The flooding in Colorado points out a very dangerous flaw in most Americans survival plans.
The majority of people only know that they live in a floodplain, if their insurance requires them to purchase flood insurance. Otherwise most people will take up a “why bother” mentality.
I was told I was absolutely safe from a flood by my insurance agent… but after a little research, I found out that I am only about 1000 yards from the edge of a 100 year floodplain.
The real key here is that the term “100 year flood” is a bogus number, used only by insurance agencies to determine your risk factor for filing a claim…
These “100 year floods” are actually more likely to occur every 30 years (the typical term for a normal home mortgage) and just because you live outside of one of these designated areas doesn’t mean you are safe…
This article below found in the LA times, only highlights how unsafe we really are:
Wretched weather continued to hamper rescue efforts in Colorado on Sunday as officials released damage estimates illustrating the magnitude of the disaster.
By the numbers, here’s some analysis of what we know about Colorado’s floods, along with what we don’t:
Number of fatalities: 5
This is the official statewide figure reported by the Colorado Office of Emergency Management as of Sunday evening, but some state officials have hinted that they expect the death toll to rise.
A more informal total of six presumed dead was circulating around the media on Sunday. Larimer County officials said an 80-year-old woman reportedly had been swept away by the floodwaters. If confirmed, she would be the disaster’s sixth victim. ( Updated to 8 as of Tuesday 9.17.2013)
But until every river and ruin has been searched, it may not be clear how many people have died.
Number of people unaccounted for: 1,253
This figure, again from the Colorado Office of Emergency Management, was “approximate and changing throughout the day” — a reflection of the confusing and chaotic conditions.
It’s not unusual for the number of missing to plunge in the days after a disaster as displaced residents — some of whom are not always aware that they were considered “missing” — get in touch with officials or loved ones.
But what’s unusual about Colorado’s floods is that this figure has continued to rise in recent days instead of dropping.
In an interview with the Los Angeles Times on Sunday, John Schulz — a public information officer for the Larimer County Sheriff’s Office — theorized that the early numbers of the missing were probably artifically low. Law enforcement officials were not really taking names or people were not making reports because the disaster was unfolding and changing so quickly, he said.
As time goes on, more and more people are getting concerned that they still have not heard from friends and relatives, Schulz said; the list may be growing because one missing person’s name might have been submitted multiple times, but there is also a sense of panic. Additionally, rain is still falling and flooding has swallowed more and more land, trapping more people.
Number of people evacuated: 11,700
This is another number from state officials that may rise as emergency officials and Colorado National Guard and U.S. Army personnel continue to rescue more stranded residents.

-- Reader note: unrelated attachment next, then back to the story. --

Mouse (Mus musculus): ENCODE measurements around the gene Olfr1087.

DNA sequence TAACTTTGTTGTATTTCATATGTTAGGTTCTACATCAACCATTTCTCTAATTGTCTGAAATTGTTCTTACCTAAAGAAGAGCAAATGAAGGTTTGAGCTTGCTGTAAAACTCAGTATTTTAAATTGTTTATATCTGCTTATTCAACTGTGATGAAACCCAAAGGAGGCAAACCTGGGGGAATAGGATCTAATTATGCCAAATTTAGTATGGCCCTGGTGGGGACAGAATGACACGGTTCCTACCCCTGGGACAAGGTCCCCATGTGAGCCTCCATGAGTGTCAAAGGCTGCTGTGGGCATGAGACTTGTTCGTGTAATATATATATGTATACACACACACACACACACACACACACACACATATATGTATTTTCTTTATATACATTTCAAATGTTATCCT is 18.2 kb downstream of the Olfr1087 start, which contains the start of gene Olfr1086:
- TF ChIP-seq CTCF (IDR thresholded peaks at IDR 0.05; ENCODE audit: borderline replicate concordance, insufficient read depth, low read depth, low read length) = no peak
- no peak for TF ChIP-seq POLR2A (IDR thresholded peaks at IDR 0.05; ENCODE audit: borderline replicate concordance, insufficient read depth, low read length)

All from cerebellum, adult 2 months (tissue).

After a disaster, it’s common for evacuees to stay with family and friends. But people have needed extra help in Colorado, with state officials reporting Sunday that they had 1,872 evacuees staying in 26 shelters across the state.
Number of structures destroyed: 1,502
Number of structures damaged: 17,494
Number of bridges destroyed: 30
That figure is from the Colorado Department of Transportation, according to the Denver Post, with officials adding that another 20 bridges have been seriously damaged. Joshua Laipply, a CDOT bridge engineer, told the Post that the count may continue to rise.
The bridge washouts have made for some of the disaster’s most compelling photos and some of its biggest frustrations.
With evacuations more dependent on helicopters, that means rescues are more at the mercy of the weather: When inclement weather continued on Sunday, 20 military helicopters supporting the relief effort were largely grounded, Colorado National Guard spokeswoman Cheresa Theiral told The Times.
State transportation officials urged travelers to avoid all unnecessary travel on highways and interstates in Boulder, Larimer, Jefferson and Clear Creek counties because the roads may have been damaged or destroyed.
Area affected: 15 counties, inundating at least 2,380 square miles
Of these counties, Larimer and Boulder counties appear to have been the worst-hit. On Sunday, federal officials announced that a total of 15 counties had received presidential emergency disaster declarations, adding to the federal support already being delivered to the state.
About 600 Colorado National Guard and active-duty U.S. Army personnel were assisting local emergency officials with relief efforts, officials said. Federal rescuers had saved 2,100 stranded residents along with 500 pets by air and more by ground over the course of the disaster, guard spokeswoman Theiral said.
And, she said, you can expect those numbers to rise. ~ view the original article
These are just a few more numbers detailing the damage that has occurred so far…
State bridges destroyed — 30
State bridges damaged — 20
Square miles affected — 4,500 (nearly the size of Connecticut)
Number of search/rescuers — Countless
Aircraft involved in rescue effort – 17 helicopters
Oil and gas wells shut down by energy companies: 4,380
Want to know how to deal with floods? Check out these survival tips:
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